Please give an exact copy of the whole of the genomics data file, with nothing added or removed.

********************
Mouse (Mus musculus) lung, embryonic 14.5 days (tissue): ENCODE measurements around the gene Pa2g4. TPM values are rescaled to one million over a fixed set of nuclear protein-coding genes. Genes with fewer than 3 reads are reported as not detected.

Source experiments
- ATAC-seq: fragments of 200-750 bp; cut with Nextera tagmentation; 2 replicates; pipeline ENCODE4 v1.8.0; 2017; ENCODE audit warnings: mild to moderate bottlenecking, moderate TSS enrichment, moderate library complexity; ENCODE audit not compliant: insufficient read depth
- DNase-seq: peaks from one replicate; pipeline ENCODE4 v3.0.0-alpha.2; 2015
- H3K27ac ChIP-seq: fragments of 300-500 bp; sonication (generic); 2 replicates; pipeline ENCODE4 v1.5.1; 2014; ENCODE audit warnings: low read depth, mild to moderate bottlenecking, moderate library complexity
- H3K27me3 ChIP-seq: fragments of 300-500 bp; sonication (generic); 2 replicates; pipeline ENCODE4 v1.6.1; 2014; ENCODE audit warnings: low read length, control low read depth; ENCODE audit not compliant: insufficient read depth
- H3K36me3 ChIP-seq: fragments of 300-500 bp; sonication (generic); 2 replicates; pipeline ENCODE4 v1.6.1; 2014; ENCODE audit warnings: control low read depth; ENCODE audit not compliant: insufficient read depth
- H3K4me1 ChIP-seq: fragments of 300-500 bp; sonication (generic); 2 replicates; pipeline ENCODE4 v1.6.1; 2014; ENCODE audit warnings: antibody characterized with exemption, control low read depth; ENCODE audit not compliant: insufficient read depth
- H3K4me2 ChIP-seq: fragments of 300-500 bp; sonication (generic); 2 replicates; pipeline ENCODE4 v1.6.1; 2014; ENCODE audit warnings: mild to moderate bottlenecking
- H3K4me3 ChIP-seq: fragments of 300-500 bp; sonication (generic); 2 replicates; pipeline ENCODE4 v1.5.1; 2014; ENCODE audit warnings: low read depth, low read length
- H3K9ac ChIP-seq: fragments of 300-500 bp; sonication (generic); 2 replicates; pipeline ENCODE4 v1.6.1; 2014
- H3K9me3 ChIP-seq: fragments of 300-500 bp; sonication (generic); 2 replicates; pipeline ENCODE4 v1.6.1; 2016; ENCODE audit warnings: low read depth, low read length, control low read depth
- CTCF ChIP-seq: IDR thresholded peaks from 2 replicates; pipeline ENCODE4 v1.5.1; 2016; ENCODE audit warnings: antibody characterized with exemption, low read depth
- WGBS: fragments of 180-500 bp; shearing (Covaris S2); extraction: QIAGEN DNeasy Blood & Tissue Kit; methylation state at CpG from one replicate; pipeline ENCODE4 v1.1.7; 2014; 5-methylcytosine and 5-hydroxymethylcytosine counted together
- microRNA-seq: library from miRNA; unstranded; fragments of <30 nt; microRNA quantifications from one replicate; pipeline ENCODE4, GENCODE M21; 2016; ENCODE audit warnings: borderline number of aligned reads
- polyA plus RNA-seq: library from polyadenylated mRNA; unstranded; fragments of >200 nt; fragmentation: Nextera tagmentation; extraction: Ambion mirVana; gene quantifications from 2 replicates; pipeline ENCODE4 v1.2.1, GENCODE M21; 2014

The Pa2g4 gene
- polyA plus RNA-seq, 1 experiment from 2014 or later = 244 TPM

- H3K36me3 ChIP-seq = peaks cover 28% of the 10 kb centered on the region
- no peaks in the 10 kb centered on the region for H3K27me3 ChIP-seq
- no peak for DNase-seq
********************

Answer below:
Mouse (Mus musculus) lung, embryonic 14.5 days (tissue): ENCODE measurements around the gene Pa2g4. TPM values are rescaled to one million over a fixed set of nuclear protein-coding genes. Genes with fewer than 3 reads are reported as not detected.

Source experiments
- ATAC-seq: fragments of 200-750 bp; cut with Nextera tagmentation; 2 replicates; pipeline ENCODE4 v1.8.0; 2017; ENCODE audit warnings: mild to moderate bottlenecking, moderate TSS enrichment, moderate library complexity; ENCODE audit not compliant: insufficient read depth
- DNase-seq: peaks from one replicate; pipeline ENCODE4 v3.0.0-alpha.2; 2015
- H3K27ac ChIP-seq: fragments of 300-500 bp; sonication (generic); 2 replicates; pipeline ENCODE4 v1.5.1; 2014; ENCODE audit warnings: low read depth, mild to moderate bottlenecking, moderate library complexity
- H3K27me3 ChIP-seq: fragments of 300-500 bp; sonication (generic); 2 replicates; pipeline ENCODE4 v1.6.1; 2014; ENCODE audit warnings: low read length, control low read depth; ENCODE audit not compliant: insufficient read depth
- H3K36me3 ChIP-seq: fragments of 300-500 bp; sonication (generic); 2 replicates; pipeline ENCODE4 v1.6.1; 2014; ENCODE audit warnings: control low read depth; ENCODE audit not compliant: insufficient read depth
- H3K4me1 ChIP-seq: fragments of 300-500 bp; sonication (generic); 2 replicates; pipeline ENCODE4 v1.6.1; 2014; ENCODE audit warnings: antibody characterized with exemption, control low read depth; ENCODE audit not compliant: insufficient read depth
- H3K4me2 ChIP-seq: fragments of 300-500 bp; sonication (generic); 2 replicates; pipeline ENCODE4 v1.6.1; 2014; ENCODE audit warnings: mild to moderate bottlenecking
- H3K4me3 ChIP-seq: fragments of 300-500 bp; sonication (generic); 2 replicates; pipeline ENCODE4 v1.5.1; 2014; ENCODE audit warnings: low read depth, low read length
- H3K9ac ChIP-seq: fragments of 300-500 bp; sonication (generic); 2 replicates; pipeline ENCODE4 v1.6.1; 2014
- H3K9me3 ChIP-seq: fragments of 300-500 bp; sonication (generic); 2 replicates; pipeline ENCODE4 v1.6.1; 2016; ENCODE audit warnings: low read depth, low read length, control low read depth
- CTCF ChIP-seq: IDR thresholded peaks from 2 replicates; pipeline ENCODE4 v1.5.1; 2016; ENCODE audit warnings: antibody characterized with exemption, low read depth
- WGBS: fragments of 180-500 bp; shearing (Covaris S2); extraction: QIAGEN DNeasy Blood & Tissue Kit; methylation state at CpG from one replicate; pipeline ENCODE4 v1.1.7; 2014; 5-methylcytosine and 5-hydroxymethylcytosine counted together
- microRNA-seq: library from miRNA; unstranded; fragments of <30 nt; microRNA quantifications from one replicate; pipeline ENCODE4, GENCODE M21; 2016; ENCODE audit warnings: borderline number of aligned reads
- polyA plus RNA-seq: library from polyadenylated mRNA; unstranded; fragments of >200 nt; fragmentation: Nextera tagmentation; extraction: Ambion mirVana; gene quantifications from 2 replicates; pipeline ENCODE4 v1.2.1, GENCODE M21; 2014

The Pa2g4 gene
- polyA plus RNA-seq, 1 experiment from 2014 or later = 244 TPM

- H3K36me3 ChIP-seq = peaks cover 28% of the 10 kb centered on the region
- no peaks in the 10 kb centered on the region for H3K27me3 ChIP-seq
- no peak for DNase-seq